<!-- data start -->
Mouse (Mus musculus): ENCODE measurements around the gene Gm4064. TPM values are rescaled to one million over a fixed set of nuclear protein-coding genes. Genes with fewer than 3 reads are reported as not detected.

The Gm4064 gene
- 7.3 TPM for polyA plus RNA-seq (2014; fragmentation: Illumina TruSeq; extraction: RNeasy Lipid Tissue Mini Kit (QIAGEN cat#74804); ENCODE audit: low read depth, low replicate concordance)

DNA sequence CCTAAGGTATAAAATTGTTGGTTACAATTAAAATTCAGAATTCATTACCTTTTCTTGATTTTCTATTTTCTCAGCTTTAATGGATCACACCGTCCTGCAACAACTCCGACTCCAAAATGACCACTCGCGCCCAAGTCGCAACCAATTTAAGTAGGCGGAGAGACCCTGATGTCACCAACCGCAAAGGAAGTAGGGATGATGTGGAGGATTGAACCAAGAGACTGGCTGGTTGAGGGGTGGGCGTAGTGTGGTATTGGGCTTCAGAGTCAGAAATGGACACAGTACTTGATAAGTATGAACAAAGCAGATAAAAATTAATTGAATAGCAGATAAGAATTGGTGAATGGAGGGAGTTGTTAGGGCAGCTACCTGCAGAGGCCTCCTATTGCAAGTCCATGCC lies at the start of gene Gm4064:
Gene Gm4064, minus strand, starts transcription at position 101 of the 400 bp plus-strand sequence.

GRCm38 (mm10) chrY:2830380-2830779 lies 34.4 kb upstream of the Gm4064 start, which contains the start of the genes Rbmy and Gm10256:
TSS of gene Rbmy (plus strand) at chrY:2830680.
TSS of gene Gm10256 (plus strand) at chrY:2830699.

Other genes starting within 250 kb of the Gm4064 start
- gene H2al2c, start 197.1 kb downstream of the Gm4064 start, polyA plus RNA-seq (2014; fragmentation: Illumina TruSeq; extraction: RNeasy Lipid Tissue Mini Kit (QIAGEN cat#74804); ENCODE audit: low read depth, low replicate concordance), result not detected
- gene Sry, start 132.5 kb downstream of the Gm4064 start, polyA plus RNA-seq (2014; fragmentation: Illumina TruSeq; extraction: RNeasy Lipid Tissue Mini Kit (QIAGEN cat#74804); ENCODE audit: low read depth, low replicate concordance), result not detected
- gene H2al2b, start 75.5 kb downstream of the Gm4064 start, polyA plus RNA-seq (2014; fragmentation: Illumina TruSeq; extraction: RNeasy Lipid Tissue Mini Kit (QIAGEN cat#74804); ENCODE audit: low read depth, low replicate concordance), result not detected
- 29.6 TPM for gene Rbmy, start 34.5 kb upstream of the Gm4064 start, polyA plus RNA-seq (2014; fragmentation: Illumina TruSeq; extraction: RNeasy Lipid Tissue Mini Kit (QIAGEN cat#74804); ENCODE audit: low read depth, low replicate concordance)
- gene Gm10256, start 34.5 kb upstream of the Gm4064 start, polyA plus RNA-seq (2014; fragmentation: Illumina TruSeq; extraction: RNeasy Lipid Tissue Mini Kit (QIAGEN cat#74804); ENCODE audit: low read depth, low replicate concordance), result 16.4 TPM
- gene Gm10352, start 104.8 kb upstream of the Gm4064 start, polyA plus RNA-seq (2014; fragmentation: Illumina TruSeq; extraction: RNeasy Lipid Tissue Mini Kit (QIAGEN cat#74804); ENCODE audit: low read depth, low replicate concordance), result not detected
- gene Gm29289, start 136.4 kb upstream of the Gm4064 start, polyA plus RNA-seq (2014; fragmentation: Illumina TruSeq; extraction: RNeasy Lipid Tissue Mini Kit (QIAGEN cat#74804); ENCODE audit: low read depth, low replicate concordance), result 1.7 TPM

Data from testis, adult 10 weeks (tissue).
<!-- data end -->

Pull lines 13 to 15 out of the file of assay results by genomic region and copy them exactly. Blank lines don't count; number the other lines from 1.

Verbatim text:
- 29.6 TPM for gene Rbmy, start 34.5 kb upstream of the Gm4064 start, polyA plus RNA-seq (2014; fragmentation: Illumina TruSeq; extraction: RNeasy Lipid Tissue Mini Kit (QIAGEN cat#74804); ENCODE audit: low read depth, low replicate concordance)
- gene Gm10256, start 34.5 kb upstream of the Gm4064 start, polyA plus RNA-seq (2014; fragmentation: Illumina TruSeq; extraction: RNeasy Lipid Tissue Mini Kit (QIAGEN cat#74804); ENCODE audit: low read depth, low replicate concordance), result 16.4 TPM
- gene Gm10352, start 104.8 kb upstream of the Gm4064 start, polyA plus RNA-seq (2014; fragmentation: Illumina TruSeq; extraction: RNeasy Lipid Tissue Mini Kit (QIAGEN cat#74804); ENCODE audit: low read depth, low replicate concordance), result not detected